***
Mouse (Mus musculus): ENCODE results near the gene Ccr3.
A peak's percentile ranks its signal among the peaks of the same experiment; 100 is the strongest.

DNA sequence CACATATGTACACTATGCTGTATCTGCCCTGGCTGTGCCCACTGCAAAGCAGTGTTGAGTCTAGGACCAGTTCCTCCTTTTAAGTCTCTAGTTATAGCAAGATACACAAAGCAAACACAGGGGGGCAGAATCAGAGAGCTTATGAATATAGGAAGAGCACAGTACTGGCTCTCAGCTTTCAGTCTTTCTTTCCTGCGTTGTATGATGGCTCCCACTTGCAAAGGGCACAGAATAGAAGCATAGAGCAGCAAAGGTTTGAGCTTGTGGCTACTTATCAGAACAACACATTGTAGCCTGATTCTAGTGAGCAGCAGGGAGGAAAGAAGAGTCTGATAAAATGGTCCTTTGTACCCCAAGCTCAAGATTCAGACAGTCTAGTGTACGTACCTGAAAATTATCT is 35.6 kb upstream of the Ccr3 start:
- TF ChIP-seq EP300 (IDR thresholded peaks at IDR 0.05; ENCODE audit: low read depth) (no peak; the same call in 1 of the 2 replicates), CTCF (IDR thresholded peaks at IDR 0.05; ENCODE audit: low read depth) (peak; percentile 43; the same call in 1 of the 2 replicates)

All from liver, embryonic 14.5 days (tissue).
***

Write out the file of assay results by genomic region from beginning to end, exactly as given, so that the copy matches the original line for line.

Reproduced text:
Mouse (Mus musculus): ENCODE results near the gene Ccr3.
A peak's percentile ranks its signal among the peaks of the same experiment; 100 is the strongest.

DNA sequence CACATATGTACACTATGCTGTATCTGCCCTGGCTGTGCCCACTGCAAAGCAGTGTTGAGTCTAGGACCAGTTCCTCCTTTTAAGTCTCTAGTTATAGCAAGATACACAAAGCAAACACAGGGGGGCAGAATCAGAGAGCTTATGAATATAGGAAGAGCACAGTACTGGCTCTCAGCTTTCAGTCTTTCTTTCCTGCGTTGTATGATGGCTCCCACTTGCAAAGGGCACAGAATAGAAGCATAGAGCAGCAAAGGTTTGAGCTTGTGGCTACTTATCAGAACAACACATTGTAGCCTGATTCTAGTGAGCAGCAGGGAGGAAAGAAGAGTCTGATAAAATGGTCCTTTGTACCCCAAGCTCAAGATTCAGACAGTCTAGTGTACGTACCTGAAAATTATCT is 35.6 kb upstream of the Ccr3 start:
- TF ChIP-seq EP300 (IDR thresholded peaks at IDR 0.05; ENCODE audit: low read depth) (no peak; the same call in 1 of the 2 replicates), CTCF (IDR thresholded peaks at IDR 0.05; ENCODE audit: low read depth) (peak; percentile 43; the same call in 1 of the 2 replicates)

All from liver, embryonic 14.5 days (tissue).